One of the biggest adjustments we’ve had to make in Seoul is the drinking culture – more specifically living with the lack of craft beer options.
Hailing from Michigan, home of Beer City USA, my husband Michal and I found drink ordering difficult when it seemed that only low-quality beers were at our disposal in Seoul. However, we didn’t give up on our search: Facebook groups like Seoul Brew Club saved us by providing two recommendations in town – Mikkeller and Magpie.
Setting the standard:
Not to mention, Michal became a homebrewer around five years ago when we lived in Chicagoland, and then later did consulting projects with local beer startups in Charlottesville, Virginia when he was doing his MBA. We’ve grown discerning in our beer taste buds, as Michal prefers hoppy, bitter IPAs while I prefer sour Belgians.
We drink beer for the flavor, often visiting microbreweries all over the U.S. and abroad when we’re on vacation, trying out several brews in samplers or flights as often as possible.
Usual suspects in Seoul:
We were aware of what we were getting ourselves into with Korea’s budding beer scene. The majority of the time we go out for dinner/drinks, we experience the following:
- Limited brands – Beer (or mekju) in Korea is typically a cheap, watery lager with a low ABV: Hite, OB, Cass. Plastic two-liters, or glass 40s, are shared among a large group like pitchers in the U.S. The beer drinking glasses aren’t pints, but smaller cups.
- Less focus on flavor – Beer always seems to be more of a vehicle for stronger alcohol. Usually, soju (rice liquor) fortifies the tasteless beer to make a mixed drink called “somek.” Our Korean friends liken soju to very cheap vodka, as it’s a clear liquor. The soju ABV ranges anywhere from 14-25 percent (red cap indicates the highest ABV) and they can come in fruit flavors. Most often, somek is the drink of choice in big groups and compliments a large dinner like Korean BBQ.
Confirmation that quality craft beer exists in Seoul:
We arrived in Seoul just in time – the second Asian outlet location of Mikkeller opened in late June of this year. (There are only five total in the world.) Michal and I were excited, as Mikkeller is well-known for its wide variety obtained through “gypsy brewing” (not owning an official standing brewery but instead collaborating with and brewing on-location of other established breweries).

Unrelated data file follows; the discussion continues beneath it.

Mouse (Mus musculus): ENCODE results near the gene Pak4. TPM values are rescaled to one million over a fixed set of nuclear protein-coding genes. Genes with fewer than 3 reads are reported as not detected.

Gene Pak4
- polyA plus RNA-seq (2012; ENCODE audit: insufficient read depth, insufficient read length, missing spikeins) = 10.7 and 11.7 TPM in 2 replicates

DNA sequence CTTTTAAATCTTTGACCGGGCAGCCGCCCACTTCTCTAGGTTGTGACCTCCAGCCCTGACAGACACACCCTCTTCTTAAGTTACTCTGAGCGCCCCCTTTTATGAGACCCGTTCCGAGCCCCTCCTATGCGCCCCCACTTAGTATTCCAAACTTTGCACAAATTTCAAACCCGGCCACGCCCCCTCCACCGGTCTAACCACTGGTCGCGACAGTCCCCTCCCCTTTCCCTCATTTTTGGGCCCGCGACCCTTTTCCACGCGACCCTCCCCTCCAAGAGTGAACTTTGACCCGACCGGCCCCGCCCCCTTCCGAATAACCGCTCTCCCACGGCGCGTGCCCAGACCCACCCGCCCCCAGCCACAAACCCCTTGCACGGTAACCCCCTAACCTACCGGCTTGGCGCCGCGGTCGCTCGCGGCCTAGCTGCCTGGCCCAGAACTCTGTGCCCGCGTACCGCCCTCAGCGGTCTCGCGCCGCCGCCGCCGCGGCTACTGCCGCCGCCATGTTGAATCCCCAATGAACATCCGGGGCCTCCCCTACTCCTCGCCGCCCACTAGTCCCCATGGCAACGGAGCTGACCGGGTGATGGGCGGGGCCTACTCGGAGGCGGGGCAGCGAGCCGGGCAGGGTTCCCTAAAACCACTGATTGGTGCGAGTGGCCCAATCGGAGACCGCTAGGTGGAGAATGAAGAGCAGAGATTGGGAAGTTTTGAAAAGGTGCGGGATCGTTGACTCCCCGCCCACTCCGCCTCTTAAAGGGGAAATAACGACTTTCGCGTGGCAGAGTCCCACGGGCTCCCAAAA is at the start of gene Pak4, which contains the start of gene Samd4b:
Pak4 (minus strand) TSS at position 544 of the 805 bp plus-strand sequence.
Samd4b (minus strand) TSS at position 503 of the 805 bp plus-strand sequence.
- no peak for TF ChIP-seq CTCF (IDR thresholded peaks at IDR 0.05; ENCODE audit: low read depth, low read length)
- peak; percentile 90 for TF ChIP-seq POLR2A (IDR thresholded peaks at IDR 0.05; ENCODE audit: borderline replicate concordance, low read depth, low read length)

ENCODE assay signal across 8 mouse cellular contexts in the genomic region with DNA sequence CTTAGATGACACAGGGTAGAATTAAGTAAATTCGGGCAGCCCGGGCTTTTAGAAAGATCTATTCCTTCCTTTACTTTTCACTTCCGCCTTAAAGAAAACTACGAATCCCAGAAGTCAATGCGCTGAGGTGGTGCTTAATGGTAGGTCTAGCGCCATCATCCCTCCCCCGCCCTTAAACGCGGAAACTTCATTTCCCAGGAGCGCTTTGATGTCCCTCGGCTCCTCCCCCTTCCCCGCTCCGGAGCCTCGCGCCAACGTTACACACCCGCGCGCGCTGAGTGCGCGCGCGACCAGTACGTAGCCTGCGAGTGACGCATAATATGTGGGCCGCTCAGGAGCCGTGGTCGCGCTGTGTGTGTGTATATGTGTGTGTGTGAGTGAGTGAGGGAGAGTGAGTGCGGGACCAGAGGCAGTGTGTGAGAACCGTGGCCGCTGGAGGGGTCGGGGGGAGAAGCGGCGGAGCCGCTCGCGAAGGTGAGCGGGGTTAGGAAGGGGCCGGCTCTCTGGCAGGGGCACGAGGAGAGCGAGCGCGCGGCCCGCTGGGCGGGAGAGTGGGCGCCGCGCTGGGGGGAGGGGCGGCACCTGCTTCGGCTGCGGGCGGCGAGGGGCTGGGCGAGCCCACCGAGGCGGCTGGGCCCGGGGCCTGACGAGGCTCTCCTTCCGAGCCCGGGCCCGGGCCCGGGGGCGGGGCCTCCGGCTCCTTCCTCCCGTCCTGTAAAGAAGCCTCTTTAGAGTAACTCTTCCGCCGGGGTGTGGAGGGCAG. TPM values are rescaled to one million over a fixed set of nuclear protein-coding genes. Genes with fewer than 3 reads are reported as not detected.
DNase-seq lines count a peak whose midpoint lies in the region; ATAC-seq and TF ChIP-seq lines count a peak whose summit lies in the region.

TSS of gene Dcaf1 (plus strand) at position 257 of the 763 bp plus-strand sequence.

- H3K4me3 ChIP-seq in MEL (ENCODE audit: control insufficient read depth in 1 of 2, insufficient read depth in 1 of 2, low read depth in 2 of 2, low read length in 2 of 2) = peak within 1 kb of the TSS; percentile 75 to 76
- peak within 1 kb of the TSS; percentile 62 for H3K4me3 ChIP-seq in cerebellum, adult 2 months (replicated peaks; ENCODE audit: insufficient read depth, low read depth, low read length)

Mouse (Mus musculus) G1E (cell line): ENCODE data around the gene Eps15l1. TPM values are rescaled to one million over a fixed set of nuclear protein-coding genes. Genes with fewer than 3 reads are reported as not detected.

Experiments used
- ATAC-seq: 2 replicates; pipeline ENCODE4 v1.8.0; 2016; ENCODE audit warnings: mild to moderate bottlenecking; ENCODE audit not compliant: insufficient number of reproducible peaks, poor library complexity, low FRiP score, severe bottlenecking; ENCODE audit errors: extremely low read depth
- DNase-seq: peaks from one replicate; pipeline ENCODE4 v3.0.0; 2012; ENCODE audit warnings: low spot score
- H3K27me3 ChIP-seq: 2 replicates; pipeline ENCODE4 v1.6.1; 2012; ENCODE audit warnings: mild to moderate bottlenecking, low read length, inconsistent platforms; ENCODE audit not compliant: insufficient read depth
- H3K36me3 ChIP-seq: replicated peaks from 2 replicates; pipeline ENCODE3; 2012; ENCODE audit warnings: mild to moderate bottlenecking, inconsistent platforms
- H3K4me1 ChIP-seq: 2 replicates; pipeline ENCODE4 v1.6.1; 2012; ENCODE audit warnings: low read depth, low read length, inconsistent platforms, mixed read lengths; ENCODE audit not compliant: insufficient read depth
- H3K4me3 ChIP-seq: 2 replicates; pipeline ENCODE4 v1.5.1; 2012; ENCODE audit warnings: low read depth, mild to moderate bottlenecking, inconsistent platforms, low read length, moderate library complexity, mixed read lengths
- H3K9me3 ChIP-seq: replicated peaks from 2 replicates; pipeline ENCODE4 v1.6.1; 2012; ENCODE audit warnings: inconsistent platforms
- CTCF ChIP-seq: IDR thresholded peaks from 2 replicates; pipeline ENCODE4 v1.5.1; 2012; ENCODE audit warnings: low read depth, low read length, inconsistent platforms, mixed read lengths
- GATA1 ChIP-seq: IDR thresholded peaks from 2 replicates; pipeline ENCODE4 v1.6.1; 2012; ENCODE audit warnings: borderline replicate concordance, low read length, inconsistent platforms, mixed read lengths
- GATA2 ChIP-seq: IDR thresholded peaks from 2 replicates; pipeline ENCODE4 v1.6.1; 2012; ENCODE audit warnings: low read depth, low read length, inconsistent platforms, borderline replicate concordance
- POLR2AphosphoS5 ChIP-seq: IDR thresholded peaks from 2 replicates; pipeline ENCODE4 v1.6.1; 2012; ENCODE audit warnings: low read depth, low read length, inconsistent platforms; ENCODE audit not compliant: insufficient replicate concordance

Located within Sinsa-dong in Gangnam and serving small plates of French-style food with a Korean twist to accompany the beer, the overall feel is bit more upscale. Some dishes had fairly ostentatious presentation like the beet salad over the dry ice and the salmon with the glass-encompassed smoke. The food was high quality, and we even met the chef who studied in France, but it’s important to note that you won’t get full easily and the prices are higher than the average bar food.
The bartenders were English-speaking and accommodating with call-ahead seating for a large group, as my husband invited co-workers and spouses for a Happy Hour get-together. They were also knowledgeable about the beer, as we were able to tell them our likes and dislikes, and they were able to find beers matching our preferred palates from among the 30 beers on tap. I happily got my favorite sour taste from a taste of the Lingonberry on draft. My husband and his co-workers were also impressed with the high ABV bourbon-barrel beers – some upwards of 20 percent.
Close to our apartment, we walked to the Itaewon location of Magpie Brewing Co. one weekend. Our experience here was more a chill, hipster haven rather than that of a European trendsetter – something more closely resembling our Midwest microbrewery days. Beers are brewed on the premises by a group of expat friends with a desire to be innovative.
The Itaewon location has an upstairs bar with less music and more light, along with a basement bar (in a separate building) that is larger, louder and darker. Easy bar snacks like spiced nuts and cheese are available upstairs, while homemade pizzas are downstairs. As a couple on a date night, Michal and I opted to stay upstairs, but noted how the downstairs would be perfect for a group of friends out on the town. Not to mention, one of the co-owners was behind the bar and we started up a conversation about expat life.
Overall, there is good variety in the beer selection with IPAs, a porter and a gose on tap. I, of course, had a taste of the brew on tap that had the lowest IBU – the mildly sour Gose, named The Ghost. The little bit of coriander, salt and citrus made it slightly tangy. The spicy nuts had quite a kick and the creamy sharp cheddar was a necessary pairing to cool the heat and make it palatable as a beer accompaniment.
Beer is better in the U.S.
Ultimately, the craft beer scene is slowly becoming more common in Seoul, as I’ve started to read articles like this one about the deregulation of brewing laws that once made it difficult to make small, artisanal batches here. However, at the same time, there are many wary critics out there who see the scene is more of a passing trend, rather than a mainstay or a lifestyle like it has become in the U.S.
It’s helpful to have found a few gems in the rough. Any other suggestions for microbreweries or craft beer bars to check out in Seoul?